The NFL Draft is still three months off, but it’s not too soon to start looking at some top draft picks the Vikings could select at the end of April. The Senior Bowl has just concluded, and there won’t be much more to evaluate now until the Combine, which probably isn’t as insightful.
The first profile is of OL Dalton Risner (Rise -ner).
Risner’s Draft Stock is Rising After the Senior Bowl
I'm not sure where the consensus had Dalton Risner going in the draft prior to the Senior Bowl, but afterward he looks to be a solid mid-to-late first round pick. Hopefully he'll be an option for the Vikings at #18.
Dalton Risner is awesome. Asked him which position up-front he’s most comfortable playing and what he needs to improve upon most this week. pic.twitter.com/DqxEJc2Hkd— Jordan Reid (@JReidNFL) January 22, 2019
Risner is out of Kansas State, where he has dominated at right tackle for the past three years. He played a year at center as well early on. He hasn’t given up a sack since 2016. But the ding against all small school prospects is that they haven’t faced top competition. Risner faced off against Montez Sweat- a top edge rusher in this years draft- in one game, and held up well. Beyond that, however, not so much too competition. That is why the Senior Bowl is so important to his draft stock.
Dalton Risner has been one of the best offensive lineman on the field since he entered college and hasn't allowed a sack since 2016. pic.twitter.com/cMh4XoMj93— PFF College (@PFF_College) January 18, 2019
The Senior Bowl gives small school prospects the opportunity to show what they can do against top competition, and by pretty much all accounts Risner shined against Senior Bowl competition.
Washington's Kaleb McGary (58) and K-State's Dalton Risner (71) have had a really good week. Flashed that nasty demeanor clubs like in OLs. McGary can really move his feet for a 325-pound guy. #SeniorBowl pic.twitter.com/c7RYkRfd55— Chase Goodbread (@ChaseGoodbread) January 25, 2019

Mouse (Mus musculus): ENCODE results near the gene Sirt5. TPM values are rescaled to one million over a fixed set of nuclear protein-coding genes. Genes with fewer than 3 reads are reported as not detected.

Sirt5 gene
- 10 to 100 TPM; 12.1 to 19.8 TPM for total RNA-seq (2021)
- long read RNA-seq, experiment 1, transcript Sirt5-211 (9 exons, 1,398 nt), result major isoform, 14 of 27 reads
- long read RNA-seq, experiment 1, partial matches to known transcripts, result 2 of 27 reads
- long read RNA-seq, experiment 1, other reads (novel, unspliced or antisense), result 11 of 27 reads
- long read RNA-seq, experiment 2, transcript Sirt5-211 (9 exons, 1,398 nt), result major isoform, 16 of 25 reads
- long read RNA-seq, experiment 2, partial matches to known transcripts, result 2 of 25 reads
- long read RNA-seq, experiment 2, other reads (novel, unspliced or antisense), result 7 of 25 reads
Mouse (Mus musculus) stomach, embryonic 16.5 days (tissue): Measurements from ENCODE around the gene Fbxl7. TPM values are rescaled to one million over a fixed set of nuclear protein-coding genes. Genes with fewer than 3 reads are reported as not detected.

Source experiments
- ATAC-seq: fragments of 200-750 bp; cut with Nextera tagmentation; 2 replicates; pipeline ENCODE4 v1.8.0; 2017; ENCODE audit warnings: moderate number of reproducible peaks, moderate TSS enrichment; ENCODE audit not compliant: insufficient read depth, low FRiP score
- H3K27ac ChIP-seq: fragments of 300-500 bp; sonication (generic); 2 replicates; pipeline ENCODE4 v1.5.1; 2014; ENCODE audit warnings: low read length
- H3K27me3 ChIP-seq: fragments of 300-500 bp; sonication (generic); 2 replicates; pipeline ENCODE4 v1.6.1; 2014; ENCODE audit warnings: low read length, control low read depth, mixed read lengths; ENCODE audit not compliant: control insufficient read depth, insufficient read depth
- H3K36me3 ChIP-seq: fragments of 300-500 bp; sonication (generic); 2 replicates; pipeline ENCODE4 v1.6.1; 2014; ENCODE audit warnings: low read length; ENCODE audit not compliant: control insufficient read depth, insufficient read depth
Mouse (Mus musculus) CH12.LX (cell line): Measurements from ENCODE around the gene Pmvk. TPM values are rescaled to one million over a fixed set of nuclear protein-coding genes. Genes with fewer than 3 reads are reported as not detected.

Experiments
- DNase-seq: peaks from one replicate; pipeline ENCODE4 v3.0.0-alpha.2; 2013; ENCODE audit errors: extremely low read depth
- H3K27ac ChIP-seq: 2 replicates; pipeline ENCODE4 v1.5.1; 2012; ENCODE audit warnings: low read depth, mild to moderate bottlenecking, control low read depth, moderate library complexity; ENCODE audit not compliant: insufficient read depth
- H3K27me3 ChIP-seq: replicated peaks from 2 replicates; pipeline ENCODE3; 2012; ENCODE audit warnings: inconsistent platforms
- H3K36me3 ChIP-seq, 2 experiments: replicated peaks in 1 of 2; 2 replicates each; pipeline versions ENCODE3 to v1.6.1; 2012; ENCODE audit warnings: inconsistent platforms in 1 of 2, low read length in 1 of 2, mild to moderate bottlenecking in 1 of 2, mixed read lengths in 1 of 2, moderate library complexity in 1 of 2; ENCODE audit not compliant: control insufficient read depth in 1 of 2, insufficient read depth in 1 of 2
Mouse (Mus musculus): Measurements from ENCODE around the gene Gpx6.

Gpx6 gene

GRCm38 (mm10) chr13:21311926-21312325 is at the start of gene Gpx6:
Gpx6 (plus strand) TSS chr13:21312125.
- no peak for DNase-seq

Risner Brings Tenacity, Toughness - and Leadership
The point behind these clips of Risner in the Senior Bowl, however, isn’t so much to
demonstrate HOW he played, but WHAT KIND of player he is.
Risner has been described as extremely tenacious and nasty, bringing a mauler’s mentality to the trenches. He was also a team captain for three years, and actively communicated with his teammates to make adjustments. He comes across very well spoken and intelligent. These leadership and communication skills will be prized by coaches - along with his nasty streak - and for the Vikings could bring some much needed edge and swagger to an offensive line that seldom imposes its will.
Risner can play all five positions along the line if need be, and measured 6”4 5/8” , 308 lbs., with 34 1/4” arms, 10 5/8” hands, and 81” wingspan at the Senior Bowl. But his mauler mentality, communication and leadership skills, combined with some weakness in footwork outside, make him a better fit as an interior lineman in the NFL - most likely center - where he played as a freshman. He would also be a good fit at guard.
Risner played all his reps during the Senior Bowl at right tackle, where he’s played for the past three years, which was smart. Sometimes linemen play a new or multiple positions for the Senior Bowl - where they are projected in the NFL, and do poorly as a result. Risner also stated that he wanted to prove himself as a tackle (more money, higher draft position), but that he’d play anywhere his team wanted him to play.
He also checks all the boxes in terms of being able to start at a high level as a rookie - solid technique, good anchor, excellent functional strength and hand usage, elite recognition and mental processing to deal with twists and blitzes. He’s also a “high character guy” and a “tough, physical, smart football player with a passion for the game of football,” two phrases we’re likely to hear repeated again by Rick Spielman and Mike Zimmer as they describe the type of players they’re after in the draft.
Kansas State, where Risner played, used primarily inside zone runs but also some gap blocking schemes, so Risner will be used to working with both schemes. The Vikings use more zone blocking these days. So from a scheme standpoint, I wouldn’t expect Risner to have any difficulty adapting to the Vikings scheme.
The main drawbacks on Risner is that he’ll be a 24 year old rookie, and he had shoulder surgery after the 2017 season (although he missed only one game in five years at Kansas State).
Bottom line, Risner could be just the tonic the Vikings interior offensive line needs to get off the schneid and into a more dominant groove next season. The Vikings reportedly met with Risner during the Senior Bowl, so there is some interest. I would expect a lot of sites mocking him to the Vikings at #18 in the coming months. We’ll see what happens a the end of April.